Earlier this year, the producers released their second podcast series, the delightful six-episode "This is Love," which tells stories of "sacrifice, obsession and the ways in which we bet everything on one another."
Judge and Spohrer said they consider it a genuine honor to be on the bill for "Radiotopia Live."
“It's like a festival — you're getting a little bit of everything,” said Judge, speaking from the offices of WUNC, where "Criminal" is recorded and produced.
“And it's a good festival," Judge said. "These other shows we're playing with, these are people we've admired for so long.”
Sense of community
"Criminal" and the other Radiotopia series have each done live events previously, together and separately, including a mini-tour of the West Coast last year. But this new production is designed to be more than just the sum of its parts.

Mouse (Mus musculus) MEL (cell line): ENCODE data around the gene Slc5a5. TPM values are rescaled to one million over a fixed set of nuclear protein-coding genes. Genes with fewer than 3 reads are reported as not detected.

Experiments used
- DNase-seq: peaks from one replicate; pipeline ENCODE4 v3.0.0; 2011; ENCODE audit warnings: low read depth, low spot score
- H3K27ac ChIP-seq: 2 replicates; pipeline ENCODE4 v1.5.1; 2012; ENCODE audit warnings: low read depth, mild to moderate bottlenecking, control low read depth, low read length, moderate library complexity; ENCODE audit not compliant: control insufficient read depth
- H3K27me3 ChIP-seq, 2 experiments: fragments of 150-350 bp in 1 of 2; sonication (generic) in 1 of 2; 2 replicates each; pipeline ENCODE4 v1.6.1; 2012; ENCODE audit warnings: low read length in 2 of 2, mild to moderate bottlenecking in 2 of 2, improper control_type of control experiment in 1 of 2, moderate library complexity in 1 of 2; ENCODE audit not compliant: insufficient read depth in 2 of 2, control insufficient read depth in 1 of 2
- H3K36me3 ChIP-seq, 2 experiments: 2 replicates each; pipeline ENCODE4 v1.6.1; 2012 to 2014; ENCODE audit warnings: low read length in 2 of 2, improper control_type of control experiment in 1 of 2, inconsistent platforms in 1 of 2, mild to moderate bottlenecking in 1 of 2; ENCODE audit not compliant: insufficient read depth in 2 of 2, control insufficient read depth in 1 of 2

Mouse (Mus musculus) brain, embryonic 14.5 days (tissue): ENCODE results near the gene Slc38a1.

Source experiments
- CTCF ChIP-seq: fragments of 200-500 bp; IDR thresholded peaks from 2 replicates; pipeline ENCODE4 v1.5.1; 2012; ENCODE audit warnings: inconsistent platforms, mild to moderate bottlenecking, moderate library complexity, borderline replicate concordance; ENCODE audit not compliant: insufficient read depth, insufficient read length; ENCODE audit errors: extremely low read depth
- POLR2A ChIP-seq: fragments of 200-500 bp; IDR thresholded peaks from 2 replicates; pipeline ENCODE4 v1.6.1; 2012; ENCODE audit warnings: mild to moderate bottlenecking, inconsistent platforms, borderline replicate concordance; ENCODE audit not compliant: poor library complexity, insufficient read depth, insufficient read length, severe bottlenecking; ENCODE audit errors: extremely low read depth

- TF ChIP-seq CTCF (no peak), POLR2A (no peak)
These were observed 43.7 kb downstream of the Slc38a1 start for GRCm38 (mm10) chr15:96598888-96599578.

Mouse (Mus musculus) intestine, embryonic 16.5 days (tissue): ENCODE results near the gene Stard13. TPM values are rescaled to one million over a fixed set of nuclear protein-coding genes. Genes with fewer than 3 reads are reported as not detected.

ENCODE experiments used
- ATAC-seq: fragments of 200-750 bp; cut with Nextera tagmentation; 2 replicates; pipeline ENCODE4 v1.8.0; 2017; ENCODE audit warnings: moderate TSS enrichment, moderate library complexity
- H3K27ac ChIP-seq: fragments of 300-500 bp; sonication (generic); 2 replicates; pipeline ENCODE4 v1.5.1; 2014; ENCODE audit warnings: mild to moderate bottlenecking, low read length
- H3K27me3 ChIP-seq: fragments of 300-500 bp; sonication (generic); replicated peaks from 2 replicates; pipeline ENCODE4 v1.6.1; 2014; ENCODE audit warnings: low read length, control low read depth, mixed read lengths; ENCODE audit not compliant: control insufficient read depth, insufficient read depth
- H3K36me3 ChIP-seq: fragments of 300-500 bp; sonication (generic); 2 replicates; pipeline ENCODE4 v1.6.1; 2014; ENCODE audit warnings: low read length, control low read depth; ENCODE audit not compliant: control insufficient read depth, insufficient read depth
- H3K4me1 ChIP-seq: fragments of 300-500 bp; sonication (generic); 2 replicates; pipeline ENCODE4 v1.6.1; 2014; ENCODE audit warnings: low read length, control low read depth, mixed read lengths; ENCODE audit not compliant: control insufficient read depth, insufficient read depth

For example, the Durham show will feature a special joint presentation from the creators of two Radiotopia podcasts: the satirical news program "The Bugle" and language-themed series "The Allusionist." As it happens, the hosts of the two shows — Andy Zaltzman and Helen Zaltzman — are siblings.
“The two of them together, live, are so quick and so hilarious,” Spohrer said. “That's something you can't see anywhere else. They don't podcast together, but when they're on stage together, it's magical.”
Back at Radiotopia HQ in Cambridge Mass, Shapiro said the "Radiotopia Live" tour is the latest in what the network hopes will be an expanded offering of live shows for dedicated audiophiles.